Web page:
What started as a typical consumer protection claim, designed to create a fairer, more transparent banking market, ended up in mass claims fundamentally challenging the right of banks to charge any fee or cost (anytime) in addition to interest.
Serbia's banking sector has been fraught with mass litigation brought by borrowers who allege that loan processing fees and expenses are being charged illegally. The large backlog of cases (hundreds of thousands in the pipeline) has become a major issue in Serbia, leading to proposals for systemic amendments to the Civil Procedural Code, reactions by the National Bank of Serbia, public tantrums and debates, attorneys' suspensions of work and threats of a general strike.
Serbian Supreme Court 2018 opinion on bank fees
In 2018, the Serbian Supreme Court of Cassation (the Supreme Court) issued its legal stance opining on the permissibility and way the banks may charge loan processing costs and fees.
The Supreme Court held that "a bank is entitled to charge costs and fees for banking services, and the provision on costs in the loan agreement upon which the borrower undertakes to pay the bank costs is not null and void, […]". However, in what would turn out to be a far-reaching statement with a ripple effect, it added "provided that the bank's offer comprised clear and unambiguous data on the loan costs."
The lower instance courts (mis)interpreted this statement by holding that a bank may charge loan processing fees and costs only if these are actually incurred and if they are specifically itemised in the bank's offer, i.e. if the offer showcases a breakdown of each cost (presumably each mandatory cost, costs of paper and printing, salaries, overheads, etc.). Otherwise, the courts would hold that the banks are not entitled to charge them, the provisions on the banks' costs would be deemed null and void, and the banks would have to repay charged costs with interest plus bear the costs of the proceedings.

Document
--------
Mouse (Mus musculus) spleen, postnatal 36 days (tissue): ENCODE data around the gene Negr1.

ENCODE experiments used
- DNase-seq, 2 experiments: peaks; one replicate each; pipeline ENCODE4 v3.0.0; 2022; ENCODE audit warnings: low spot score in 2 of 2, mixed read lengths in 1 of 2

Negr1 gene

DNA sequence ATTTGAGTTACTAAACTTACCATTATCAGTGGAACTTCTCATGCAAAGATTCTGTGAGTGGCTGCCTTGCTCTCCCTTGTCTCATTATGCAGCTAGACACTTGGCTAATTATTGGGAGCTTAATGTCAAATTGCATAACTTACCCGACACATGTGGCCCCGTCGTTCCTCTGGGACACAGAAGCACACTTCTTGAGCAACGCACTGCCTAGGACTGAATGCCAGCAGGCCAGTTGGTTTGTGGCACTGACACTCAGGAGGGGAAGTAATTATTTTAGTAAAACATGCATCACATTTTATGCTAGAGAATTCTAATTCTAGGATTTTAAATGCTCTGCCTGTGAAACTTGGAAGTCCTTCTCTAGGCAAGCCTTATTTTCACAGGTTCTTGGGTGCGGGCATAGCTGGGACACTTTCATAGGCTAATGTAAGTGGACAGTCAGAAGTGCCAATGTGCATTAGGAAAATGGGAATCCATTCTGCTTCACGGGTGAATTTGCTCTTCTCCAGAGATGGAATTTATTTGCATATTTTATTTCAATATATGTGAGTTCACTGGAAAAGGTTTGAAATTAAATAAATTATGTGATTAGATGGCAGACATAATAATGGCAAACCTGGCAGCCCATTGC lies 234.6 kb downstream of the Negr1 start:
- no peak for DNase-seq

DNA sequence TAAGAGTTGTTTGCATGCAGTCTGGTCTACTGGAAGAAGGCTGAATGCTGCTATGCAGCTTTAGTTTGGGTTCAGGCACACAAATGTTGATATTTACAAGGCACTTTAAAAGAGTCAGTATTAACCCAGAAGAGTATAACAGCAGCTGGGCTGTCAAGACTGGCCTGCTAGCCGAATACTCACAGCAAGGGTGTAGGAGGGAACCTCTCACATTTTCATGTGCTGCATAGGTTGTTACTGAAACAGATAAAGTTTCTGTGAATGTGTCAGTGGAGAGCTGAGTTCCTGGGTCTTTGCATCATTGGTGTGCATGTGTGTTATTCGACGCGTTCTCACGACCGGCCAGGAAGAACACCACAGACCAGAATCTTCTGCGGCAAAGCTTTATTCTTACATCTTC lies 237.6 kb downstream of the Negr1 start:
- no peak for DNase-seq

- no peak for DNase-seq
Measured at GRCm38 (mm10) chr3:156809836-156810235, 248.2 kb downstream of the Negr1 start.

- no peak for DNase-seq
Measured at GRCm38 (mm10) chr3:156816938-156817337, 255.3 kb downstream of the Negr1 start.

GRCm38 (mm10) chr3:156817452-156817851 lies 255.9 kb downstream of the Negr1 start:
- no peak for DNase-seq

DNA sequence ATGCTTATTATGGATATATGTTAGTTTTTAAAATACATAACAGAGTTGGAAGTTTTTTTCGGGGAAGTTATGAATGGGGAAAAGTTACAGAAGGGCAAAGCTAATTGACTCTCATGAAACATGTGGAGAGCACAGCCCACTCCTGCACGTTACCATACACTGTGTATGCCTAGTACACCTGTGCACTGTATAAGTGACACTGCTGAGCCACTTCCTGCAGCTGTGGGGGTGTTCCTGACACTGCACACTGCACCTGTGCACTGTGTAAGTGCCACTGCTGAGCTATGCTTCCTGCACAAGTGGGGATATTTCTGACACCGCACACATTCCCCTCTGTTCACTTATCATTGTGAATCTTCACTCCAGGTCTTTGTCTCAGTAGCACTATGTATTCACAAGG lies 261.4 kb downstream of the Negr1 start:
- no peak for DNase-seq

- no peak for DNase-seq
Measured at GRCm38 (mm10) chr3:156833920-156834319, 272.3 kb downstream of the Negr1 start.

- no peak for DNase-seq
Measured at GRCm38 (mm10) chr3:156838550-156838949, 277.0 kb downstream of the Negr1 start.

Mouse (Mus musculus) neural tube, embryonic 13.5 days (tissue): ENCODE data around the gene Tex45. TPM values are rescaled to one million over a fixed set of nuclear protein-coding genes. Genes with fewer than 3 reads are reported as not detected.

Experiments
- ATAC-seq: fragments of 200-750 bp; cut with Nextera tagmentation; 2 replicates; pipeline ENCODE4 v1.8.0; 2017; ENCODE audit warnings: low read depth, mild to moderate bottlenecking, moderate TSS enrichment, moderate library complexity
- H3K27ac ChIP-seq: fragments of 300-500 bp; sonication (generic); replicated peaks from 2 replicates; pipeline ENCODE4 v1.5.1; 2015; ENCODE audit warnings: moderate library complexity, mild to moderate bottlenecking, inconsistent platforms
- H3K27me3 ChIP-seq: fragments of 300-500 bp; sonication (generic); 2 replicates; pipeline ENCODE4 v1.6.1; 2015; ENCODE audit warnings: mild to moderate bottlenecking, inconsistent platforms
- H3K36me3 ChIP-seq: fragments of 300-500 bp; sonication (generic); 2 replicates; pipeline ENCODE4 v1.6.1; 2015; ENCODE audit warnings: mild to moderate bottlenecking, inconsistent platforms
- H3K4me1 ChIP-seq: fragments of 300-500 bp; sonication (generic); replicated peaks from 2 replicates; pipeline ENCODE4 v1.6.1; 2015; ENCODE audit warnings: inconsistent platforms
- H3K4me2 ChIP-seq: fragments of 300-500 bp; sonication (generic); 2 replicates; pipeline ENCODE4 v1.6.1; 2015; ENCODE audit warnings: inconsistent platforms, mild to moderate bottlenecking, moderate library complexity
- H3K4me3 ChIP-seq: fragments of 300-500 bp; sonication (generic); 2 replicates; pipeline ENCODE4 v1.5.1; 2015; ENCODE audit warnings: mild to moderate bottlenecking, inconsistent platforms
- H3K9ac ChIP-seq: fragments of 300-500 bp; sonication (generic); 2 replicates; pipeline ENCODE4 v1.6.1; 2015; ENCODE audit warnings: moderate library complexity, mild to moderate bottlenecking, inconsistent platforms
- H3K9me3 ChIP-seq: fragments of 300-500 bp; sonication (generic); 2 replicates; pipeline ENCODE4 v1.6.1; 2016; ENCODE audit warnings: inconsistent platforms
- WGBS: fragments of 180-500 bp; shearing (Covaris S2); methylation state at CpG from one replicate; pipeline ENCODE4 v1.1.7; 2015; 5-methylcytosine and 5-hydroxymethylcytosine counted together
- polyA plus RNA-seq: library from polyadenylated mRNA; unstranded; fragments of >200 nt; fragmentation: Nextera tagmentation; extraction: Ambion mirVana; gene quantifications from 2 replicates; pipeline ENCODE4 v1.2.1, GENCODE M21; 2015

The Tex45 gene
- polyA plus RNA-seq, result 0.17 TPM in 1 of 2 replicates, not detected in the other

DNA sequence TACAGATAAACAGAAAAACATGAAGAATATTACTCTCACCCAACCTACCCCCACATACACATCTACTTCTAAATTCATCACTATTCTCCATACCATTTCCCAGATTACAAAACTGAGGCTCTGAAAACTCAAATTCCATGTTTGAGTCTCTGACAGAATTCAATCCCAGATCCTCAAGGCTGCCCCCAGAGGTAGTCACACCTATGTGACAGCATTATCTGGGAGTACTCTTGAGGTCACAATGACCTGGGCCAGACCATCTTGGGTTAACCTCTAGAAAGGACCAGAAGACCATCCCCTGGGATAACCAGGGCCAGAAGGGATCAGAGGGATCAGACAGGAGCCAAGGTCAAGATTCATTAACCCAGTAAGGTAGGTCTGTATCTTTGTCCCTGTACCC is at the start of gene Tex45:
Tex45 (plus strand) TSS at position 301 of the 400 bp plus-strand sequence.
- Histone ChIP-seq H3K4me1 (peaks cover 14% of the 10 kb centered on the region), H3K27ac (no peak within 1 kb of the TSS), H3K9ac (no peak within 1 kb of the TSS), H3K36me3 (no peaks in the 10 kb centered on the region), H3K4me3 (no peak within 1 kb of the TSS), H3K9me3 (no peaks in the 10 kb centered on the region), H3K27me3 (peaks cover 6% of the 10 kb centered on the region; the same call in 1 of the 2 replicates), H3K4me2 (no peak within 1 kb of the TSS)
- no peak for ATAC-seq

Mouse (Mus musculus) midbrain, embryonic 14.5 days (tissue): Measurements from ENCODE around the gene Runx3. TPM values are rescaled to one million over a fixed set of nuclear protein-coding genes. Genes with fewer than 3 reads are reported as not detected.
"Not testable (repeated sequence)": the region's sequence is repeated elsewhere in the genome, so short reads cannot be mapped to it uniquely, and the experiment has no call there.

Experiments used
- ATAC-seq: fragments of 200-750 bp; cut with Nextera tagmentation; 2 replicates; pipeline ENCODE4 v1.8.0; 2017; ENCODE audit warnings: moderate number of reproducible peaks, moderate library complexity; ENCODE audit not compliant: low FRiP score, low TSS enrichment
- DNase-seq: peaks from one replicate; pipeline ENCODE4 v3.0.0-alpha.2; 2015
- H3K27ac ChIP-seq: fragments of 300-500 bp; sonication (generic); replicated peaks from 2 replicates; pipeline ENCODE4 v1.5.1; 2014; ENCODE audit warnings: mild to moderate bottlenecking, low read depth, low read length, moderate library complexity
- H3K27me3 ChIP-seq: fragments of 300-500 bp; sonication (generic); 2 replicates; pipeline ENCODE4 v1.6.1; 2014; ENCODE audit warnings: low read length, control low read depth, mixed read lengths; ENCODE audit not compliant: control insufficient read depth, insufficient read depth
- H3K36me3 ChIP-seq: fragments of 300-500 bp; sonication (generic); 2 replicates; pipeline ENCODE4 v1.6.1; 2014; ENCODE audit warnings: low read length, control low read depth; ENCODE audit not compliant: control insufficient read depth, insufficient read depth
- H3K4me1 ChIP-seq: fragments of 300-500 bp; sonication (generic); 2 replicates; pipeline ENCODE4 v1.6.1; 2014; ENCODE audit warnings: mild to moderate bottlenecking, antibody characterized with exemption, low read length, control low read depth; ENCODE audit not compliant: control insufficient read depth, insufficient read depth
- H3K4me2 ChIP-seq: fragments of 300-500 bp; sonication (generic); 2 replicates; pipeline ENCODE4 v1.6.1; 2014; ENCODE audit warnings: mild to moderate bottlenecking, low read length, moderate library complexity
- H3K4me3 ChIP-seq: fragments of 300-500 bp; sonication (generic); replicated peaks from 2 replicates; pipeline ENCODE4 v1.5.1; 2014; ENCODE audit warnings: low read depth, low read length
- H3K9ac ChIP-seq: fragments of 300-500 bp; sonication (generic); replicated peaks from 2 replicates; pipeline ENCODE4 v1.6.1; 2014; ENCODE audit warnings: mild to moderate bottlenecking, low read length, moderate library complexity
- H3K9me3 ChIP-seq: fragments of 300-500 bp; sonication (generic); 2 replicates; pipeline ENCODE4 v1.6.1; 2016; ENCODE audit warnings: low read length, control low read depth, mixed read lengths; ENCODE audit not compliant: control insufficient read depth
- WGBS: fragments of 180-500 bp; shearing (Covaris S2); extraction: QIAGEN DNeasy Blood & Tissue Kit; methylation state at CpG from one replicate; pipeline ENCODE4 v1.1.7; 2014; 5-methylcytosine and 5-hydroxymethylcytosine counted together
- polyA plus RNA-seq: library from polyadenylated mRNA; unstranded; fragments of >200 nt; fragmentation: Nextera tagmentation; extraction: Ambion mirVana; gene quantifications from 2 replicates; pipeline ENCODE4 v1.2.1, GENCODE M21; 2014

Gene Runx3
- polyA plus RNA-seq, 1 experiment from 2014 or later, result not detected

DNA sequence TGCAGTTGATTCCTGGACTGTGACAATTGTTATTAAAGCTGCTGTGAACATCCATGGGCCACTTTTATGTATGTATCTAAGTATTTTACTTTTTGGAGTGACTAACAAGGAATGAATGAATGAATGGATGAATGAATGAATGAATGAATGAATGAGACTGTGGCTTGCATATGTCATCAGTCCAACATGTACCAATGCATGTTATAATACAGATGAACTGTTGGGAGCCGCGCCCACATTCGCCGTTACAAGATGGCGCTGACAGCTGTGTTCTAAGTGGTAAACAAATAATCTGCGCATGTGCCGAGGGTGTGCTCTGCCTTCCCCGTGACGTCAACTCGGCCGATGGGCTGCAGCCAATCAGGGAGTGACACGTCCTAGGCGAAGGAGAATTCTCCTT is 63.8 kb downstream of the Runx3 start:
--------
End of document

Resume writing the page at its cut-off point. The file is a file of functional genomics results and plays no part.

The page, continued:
Three years later, Belgrade courts are paralysed by more than 100,000 claims, propped up by consumer associations and some heretofore unseen "ambulance chasing". The banks continued to lose these cases as they were unable to prove the actual costs behind their loan processing fees, and that they had informed the borrowers thereof upfront.
The 2021 Supreme Court Supplement: an attempt to right a wrong?
In September 2021, the Supreme Court supplemented its 2018 opinion with what was thought would be a clarifying paragraph stating that "a bank is not obliged to separately prove the structure and amount of each cost which is included in the aggregate amount of loan costs disclosed in the offer which the borrower accepted when entering the loan agreement."
Instead of putting out the fire, the supplement caused outrage among consumer associations, bar associations and the general public, who claim that it turned the 2018 opinion on its head. They argued that a U-turn in court rulings would compromise legal security and justice. In addition, the 2021 supplement opened up new lines of discussion in pending disputes: whether the banks provided a written offer, what the effective interest rate is and its nature and whether it is being charged by the banks, questions on "hidden" loan costs charged twice, the legality of front-end fees, etc.
At the time of going to print, the judiciary was at a standstill. Most hearings have been postponed, and all eyes are on the higher courts and their first judgments following the 2021 supplement. The upcoming months will show whether there will be a shift in court rulings in the banks' favour.
Moving forward with mass claims
Mass consumer claims are here to stay. While they had a slow start (relevant consumer protection legislation was adopted in 2011 and 2014), in the past five years the banks have borne the brunt of large‑scale consumer disputes in Serbia (previously due to CHF indexed housing loans). This indicates a clear culture shift in consumer behaviour.
"Urgent changes to the Civil Procedure Code, but also organisational changes within the courts, are necessary."
However, Serbia's judicial system proved unable to handle mass claims. Urgent changes to the Civil Procedure Code, but also organisational changes within the courts, are necessary: on the one hand, to improve the already existing procedural "tools" designed to cut costs, backlogs and delays, and on the other hand, to finally introduce some form of a formal collective action in Serbia.